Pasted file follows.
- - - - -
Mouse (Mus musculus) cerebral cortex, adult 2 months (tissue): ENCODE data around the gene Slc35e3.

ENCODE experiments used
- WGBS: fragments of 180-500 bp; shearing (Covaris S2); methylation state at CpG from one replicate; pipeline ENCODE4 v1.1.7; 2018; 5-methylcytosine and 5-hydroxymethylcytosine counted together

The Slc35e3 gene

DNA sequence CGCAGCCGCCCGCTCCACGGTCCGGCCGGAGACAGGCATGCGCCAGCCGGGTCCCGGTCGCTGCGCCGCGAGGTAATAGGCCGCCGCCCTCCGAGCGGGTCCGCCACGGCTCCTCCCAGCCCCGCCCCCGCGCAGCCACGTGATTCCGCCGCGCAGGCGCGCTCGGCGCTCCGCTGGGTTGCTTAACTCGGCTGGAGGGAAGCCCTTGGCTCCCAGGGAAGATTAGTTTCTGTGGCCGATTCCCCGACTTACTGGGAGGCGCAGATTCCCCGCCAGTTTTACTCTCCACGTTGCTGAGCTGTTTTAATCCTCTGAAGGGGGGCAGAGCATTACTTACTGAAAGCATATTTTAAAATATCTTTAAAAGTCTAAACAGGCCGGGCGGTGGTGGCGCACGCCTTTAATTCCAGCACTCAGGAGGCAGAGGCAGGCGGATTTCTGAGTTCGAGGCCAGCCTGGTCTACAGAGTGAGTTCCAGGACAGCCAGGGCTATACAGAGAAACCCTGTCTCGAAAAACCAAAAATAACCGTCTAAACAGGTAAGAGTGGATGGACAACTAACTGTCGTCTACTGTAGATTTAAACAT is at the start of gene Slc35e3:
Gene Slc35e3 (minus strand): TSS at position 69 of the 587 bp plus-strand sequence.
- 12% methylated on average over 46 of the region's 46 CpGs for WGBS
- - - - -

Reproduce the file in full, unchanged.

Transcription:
Mouse (Mus musculus) cerebral cortex, adult 2 months (tissue): ENCODE data around the gene Slc35e3.

ENCODE experiments used
- WGBS: fragments of 180-500 bp; shearing (Covaris S2); methylation state at CpG from one replicate; pipeline ENCODE4 v1.1.7; 2018; 5-methylcytosine and 5-hydroxymethylcytosine counted together

The Slc35e3 gene

DNA sequence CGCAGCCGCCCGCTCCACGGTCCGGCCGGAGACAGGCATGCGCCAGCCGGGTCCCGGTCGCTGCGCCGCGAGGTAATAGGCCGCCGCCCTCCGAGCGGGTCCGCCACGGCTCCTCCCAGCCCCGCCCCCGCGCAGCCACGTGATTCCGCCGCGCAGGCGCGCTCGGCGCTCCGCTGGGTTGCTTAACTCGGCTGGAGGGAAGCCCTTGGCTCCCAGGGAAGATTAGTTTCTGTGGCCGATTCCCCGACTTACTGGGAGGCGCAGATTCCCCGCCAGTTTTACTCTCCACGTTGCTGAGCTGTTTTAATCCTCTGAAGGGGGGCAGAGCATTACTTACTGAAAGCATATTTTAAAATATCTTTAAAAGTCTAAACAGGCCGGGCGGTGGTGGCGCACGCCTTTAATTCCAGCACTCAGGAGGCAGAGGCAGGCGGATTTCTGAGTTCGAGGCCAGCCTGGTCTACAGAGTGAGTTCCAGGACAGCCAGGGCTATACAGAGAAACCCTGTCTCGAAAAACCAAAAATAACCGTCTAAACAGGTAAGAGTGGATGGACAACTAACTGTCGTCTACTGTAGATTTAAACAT is at the start of gene Slc35e3:
Gene Slc35e3 (minus strand): TSS at position 69 of the 587 bp plus-strand sequence.
- 12% methylated on average over 46 of the region's 46 CpGs for WGBS